Oil prices rise amid ongoing concern about Venezuela

Renzo Pipoli
Crude oil prices rose Wednedsday morning amid expectations that Venezuelan crude oil supply could see disruptions after U.S. sanctions. Photo by Monika Graff/UPI
Crude oil prices rose Wednedsday morning amid expectations that Venezuelan crude oil supply could see disruptions after U.S. sanctions. Photo by Monika Graff/UPI | License Photo

Jan. 30 (UPI) -- Crude oil prices rose Wednesday amid expectations that Venezuelan oil shipments would see some disruption following U.S. sanctions, while traders awaited news later in the day regarding recent U.S. inventory levels and possible interest rate changes.

West Texas Intermediate crude future prices rose 1 percent to $53.85 per barrel as of 8:10 a.m., while Brent crude futures rose 0.9 percent to $61.75 per barrel.


"Recent sanctions in Venezuela have market participants positioning for a higher price environment," Amir Hekmati, oil futures spec trader at Lucid Energy, told UPI.

"WTI has rallied nearly $12 from the December low of $42.67. From a technical standpoint, WTI could be forming an inverse head and shoulder pattern indicating continued upside from these price levels," he added.

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Meantime, supply inventories have "yet to fall materially after Saudi output cuts," he said. Saudi Arabia agreed in December to lead an output reduction by OPEC countries of about 800,000 barrels per day starting in January.

Prices are also likely to be strongly influenced by comments from U.S. Treasury Secretary Steve Mnuchin, who said in an interview "that further sanctions on Venezuela are being considered," FxAnalyst Ilya Spivak separately said in a report sent to UPI.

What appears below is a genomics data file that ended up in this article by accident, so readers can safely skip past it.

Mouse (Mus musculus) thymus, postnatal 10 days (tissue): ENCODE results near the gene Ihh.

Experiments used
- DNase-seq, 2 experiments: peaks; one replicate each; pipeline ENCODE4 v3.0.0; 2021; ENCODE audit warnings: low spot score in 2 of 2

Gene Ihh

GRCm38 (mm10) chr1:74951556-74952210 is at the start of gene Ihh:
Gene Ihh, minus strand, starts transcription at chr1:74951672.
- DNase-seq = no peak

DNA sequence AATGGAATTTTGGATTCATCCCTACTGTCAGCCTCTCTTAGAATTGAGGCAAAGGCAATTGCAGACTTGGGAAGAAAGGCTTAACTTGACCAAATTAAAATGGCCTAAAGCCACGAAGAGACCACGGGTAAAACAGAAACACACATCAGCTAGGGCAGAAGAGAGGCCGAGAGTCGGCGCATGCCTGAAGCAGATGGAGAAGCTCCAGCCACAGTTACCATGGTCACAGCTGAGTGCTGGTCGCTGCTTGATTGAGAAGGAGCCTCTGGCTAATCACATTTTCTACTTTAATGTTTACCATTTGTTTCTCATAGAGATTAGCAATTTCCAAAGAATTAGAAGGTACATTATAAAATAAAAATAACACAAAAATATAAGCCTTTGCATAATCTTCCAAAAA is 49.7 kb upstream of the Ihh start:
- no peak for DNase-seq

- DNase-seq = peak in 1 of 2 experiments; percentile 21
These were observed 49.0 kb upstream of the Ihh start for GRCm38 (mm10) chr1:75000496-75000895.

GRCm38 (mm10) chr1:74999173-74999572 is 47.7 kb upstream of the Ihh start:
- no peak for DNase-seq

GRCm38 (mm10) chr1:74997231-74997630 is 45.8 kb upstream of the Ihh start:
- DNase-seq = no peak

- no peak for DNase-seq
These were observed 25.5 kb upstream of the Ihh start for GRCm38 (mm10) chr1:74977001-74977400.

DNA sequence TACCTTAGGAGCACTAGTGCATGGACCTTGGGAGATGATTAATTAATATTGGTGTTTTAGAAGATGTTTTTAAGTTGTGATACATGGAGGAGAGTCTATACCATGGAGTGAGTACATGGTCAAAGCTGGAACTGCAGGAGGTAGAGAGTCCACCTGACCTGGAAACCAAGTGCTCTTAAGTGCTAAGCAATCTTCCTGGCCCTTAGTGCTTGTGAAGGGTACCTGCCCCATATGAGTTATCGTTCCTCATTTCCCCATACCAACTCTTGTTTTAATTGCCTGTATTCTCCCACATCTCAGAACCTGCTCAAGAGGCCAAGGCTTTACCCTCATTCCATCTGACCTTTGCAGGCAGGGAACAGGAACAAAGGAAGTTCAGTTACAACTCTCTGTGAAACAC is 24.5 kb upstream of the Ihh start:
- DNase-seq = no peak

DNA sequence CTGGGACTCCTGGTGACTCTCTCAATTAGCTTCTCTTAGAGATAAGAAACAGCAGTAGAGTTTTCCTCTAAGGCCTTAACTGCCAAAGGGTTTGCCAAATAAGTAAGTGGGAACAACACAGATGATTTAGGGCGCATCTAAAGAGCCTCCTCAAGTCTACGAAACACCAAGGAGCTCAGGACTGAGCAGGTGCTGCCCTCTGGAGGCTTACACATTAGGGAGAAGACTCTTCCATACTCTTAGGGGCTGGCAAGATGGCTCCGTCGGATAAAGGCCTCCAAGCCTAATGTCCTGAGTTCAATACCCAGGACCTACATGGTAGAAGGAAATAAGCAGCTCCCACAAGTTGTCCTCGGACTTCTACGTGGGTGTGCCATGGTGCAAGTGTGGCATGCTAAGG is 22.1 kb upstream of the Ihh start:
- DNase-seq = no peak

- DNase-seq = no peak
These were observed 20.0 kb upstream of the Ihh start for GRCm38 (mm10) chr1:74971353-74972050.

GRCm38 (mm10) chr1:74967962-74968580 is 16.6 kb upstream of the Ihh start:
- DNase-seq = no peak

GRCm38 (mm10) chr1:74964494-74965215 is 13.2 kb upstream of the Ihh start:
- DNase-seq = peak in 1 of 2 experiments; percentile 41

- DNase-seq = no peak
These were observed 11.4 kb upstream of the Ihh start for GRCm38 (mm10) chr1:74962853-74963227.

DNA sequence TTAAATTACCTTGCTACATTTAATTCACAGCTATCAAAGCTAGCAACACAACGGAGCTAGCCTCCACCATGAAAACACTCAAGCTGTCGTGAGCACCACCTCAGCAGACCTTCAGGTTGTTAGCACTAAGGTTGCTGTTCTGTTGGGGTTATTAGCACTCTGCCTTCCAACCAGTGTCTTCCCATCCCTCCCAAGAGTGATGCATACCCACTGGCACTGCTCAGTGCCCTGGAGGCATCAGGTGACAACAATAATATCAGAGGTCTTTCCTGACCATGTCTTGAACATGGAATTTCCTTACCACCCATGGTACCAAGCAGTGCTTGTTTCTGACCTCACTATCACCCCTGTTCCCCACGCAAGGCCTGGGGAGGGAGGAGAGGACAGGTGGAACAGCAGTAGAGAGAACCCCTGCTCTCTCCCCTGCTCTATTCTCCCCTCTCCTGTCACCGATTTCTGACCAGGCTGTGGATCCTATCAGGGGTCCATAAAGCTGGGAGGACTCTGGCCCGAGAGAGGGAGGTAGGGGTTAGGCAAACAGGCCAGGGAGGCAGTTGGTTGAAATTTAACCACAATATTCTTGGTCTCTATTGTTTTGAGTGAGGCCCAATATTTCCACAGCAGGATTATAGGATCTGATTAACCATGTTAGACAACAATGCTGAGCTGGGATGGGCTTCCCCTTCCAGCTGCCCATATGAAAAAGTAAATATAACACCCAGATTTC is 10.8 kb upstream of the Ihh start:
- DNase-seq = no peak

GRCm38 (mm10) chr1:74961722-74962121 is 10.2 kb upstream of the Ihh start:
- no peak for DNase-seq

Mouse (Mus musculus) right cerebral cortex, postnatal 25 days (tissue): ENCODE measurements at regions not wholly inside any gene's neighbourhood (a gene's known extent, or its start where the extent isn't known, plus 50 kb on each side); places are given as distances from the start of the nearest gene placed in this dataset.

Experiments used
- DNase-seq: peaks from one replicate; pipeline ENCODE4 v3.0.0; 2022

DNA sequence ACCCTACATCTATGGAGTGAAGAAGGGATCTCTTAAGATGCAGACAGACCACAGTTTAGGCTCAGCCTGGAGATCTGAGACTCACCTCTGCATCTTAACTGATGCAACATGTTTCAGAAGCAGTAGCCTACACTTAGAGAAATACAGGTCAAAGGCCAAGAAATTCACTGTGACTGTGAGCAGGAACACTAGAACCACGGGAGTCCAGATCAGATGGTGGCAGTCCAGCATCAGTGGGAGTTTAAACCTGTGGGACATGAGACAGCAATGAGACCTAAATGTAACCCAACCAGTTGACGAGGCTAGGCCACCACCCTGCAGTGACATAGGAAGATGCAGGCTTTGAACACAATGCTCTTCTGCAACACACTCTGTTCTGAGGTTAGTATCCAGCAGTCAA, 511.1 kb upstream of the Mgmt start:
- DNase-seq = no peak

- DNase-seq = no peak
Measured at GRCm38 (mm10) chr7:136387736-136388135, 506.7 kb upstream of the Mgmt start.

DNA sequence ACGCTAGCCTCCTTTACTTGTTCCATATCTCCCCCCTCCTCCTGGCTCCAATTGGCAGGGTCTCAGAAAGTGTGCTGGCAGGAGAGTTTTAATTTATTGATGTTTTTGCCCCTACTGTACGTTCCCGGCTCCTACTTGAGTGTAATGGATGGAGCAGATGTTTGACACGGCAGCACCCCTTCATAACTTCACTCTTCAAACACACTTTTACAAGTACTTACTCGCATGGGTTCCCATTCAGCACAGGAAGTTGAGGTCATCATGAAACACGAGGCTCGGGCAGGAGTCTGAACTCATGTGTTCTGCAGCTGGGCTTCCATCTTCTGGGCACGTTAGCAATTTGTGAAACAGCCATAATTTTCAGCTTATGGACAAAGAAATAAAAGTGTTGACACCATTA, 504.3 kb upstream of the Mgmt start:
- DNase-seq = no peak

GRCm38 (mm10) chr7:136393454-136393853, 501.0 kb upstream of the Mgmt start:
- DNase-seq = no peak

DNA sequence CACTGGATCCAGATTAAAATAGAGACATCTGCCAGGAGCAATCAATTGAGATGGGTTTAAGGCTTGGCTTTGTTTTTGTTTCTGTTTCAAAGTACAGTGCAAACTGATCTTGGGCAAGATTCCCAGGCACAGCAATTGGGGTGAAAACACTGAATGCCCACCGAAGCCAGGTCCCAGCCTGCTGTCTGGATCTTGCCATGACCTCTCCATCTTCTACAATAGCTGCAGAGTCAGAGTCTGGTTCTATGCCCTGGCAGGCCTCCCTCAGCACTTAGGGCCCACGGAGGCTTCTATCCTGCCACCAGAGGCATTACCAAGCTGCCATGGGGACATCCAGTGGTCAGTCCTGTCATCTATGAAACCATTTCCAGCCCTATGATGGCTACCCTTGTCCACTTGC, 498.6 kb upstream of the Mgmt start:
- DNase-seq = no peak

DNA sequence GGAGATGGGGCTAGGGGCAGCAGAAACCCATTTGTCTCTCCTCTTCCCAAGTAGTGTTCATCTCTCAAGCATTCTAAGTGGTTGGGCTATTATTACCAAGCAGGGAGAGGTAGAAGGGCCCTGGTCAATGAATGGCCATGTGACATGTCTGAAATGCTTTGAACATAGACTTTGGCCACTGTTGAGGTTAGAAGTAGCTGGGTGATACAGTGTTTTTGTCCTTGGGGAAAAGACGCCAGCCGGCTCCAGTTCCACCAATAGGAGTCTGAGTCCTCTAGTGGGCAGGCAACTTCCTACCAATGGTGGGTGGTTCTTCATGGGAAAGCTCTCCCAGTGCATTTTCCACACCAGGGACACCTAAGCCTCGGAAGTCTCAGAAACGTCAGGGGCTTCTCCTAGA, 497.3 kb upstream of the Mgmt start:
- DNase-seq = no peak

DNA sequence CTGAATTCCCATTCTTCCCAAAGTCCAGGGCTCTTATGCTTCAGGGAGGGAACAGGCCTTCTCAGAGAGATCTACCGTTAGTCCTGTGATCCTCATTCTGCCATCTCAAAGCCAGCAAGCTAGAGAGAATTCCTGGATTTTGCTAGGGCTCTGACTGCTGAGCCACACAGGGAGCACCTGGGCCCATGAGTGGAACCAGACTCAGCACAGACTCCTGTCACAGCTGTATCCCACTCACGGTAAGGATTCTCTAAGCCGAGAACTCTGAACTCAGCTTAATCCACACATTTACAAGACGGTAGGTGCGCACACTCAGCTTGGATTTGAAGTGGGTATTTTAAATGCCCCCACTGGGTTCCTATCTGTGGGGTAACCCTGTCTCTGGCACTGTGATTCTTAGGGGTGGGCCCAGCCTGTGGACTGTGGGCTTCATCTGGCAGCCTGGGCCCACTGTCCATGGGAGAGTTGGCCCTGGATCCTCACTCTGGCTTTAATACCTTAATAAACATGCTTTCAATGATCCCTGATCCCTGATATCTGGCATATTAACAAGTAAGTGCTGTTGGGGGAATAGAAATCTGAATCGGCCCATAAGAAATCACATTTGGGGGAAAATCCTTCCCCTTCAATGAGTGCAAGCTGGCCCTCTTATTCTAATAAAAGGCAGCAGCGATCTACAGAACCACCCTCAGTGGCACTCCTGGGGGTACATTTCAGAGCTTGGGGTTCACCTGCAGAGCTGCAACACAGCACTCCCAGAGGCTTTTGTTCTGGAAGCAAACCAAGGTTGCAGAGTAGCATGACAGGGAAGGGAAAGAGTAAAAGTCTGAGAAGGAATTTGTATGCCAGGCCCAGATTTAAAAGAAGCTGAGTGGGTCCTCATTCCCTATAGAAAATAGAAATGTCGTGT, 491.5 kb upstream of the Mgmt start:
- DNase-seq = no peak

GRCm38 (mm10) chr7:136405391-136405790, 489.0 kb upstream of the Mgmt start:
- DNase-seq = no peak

Venezuela, which according to OPEC produced about 1.15 million barrels of crude oil daily in December, is already facing U.S. sanctions announced this week. Under the new sanctions, the nation can sell oil to U.S. companies but all revenue can only be directed to accounts where the leader of the opposition-led Congress, Juan Guaido, has access.

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Venezuelan President Nicolas Maduro -- who, according to the opposition and several other countries, lost legitimacy at the start of his second term following controversial elections last year -- has stepped up the confrontation by allowing the Supreme Court to freeze accounts of Guaido and ban his travel.

The ban is likely to curb shipments to the United States, where the Venezuelan oil company PDVSA owns the refiner and fuel retailer Citgo. Other big buyers of Venezuelan oil are China and India.

The U.S. Energy Information Administration is set on Wednesday morning to provide its latest petroleum inventories report.

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The U.S. Federal Reserve Chairman Jerome Powell also has a press conference scheduled on Wednesday. Any increase, or hints of an increase, of interest rates would affect the market.


"Traders expect him to come across as dovish, while acknowledging the slowing global economy. He is going to try to avoid agitating the financial markets so expect a soft tone," James Hyerczyk, analyst at FxEmpire, said in a report.

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